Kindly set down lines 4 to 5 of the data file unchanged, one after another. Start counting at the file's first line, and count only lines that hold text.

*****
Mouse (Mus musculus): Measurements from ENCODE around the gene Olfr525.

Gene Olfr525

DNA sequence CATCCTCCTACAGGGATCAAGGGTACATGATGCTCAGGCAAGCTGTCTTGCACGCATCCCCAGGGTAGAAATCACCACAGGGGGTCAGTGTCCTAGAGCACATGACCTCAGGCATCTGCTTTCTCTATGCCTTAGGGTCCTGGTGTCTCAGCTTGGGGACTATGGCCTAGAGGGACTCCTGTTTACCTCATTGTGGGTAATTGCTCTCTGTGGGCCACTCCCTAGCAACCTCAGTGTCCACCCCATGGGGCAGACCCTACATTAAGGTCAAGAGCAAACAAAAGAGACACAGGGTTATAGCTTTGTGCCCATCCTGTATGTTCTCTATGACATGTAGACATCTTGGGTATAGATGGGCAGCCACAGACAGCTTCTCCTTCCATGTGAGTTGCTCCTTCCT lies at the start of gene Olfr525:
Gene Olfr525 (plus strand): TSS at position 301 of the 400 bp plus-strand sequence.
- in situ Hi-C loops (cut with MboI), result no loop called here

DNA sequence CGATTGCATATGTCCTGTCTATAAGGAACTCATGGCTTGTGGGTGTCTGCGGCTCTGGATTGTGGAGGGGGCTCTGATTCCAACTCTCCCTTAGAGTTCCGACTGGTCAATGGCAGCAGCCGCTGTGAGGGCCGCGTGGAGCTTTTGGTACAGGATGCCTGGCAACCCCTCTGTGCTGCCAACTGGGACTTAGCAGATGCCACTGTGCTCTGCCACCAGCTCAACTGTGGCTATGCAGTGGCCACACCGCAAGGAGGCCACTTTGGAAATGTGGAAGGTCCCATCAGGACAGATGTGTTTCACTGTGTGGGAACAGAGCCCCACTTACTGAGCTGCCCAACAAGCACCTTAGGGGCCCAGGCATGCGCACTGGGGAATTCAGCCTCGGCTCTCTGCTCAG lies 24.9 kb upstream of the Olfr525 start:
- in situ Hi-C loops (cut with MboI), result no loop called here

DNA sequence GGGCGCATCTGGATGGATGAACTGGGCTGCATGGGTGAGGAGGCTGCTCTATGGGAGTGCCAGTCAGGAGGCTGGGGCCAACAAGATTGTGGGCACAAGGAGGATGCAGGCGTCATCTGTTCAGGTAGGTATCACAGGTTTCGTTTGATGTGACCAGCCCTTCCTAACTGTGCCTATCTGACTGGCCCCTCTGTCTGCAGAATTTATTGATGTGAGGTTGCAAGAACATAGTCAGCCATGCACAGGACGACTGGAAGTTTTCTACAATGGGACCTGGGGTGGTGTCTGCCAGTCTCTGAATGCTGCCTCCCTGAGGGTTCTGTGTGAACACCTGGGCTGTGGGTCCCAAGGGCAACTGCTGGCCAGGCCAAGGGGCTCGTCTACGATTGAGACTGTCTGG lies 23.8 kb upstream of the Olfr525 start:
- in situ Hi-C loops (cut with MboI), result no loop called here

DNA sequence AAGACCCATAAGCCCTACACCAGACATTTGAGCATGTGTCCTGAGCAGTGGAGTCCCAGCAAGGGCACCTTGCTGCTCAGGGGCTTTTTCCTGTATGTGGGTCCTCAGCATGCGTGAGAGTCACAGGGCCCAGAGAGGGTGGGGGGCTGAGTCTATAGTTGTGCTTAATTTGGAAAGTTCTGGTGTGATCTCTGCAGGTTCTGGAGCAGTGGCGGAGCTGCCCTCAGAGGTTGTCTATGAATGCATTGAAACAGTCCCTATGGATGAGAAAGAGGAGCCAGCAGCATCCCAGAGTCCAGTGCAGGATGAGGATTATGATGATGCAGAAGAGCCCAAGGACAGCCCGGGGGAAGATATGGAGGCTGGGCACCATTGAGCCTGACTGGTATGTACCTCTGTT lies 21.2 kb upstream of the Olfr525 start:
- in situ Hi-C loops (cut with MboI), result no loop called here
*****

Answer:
Gene Olfr525 (plus strand): TSS at position 301 of the 400 bp plus-strand sequence.
- in situ Hi-C loops (cut with MboI), result no loop called here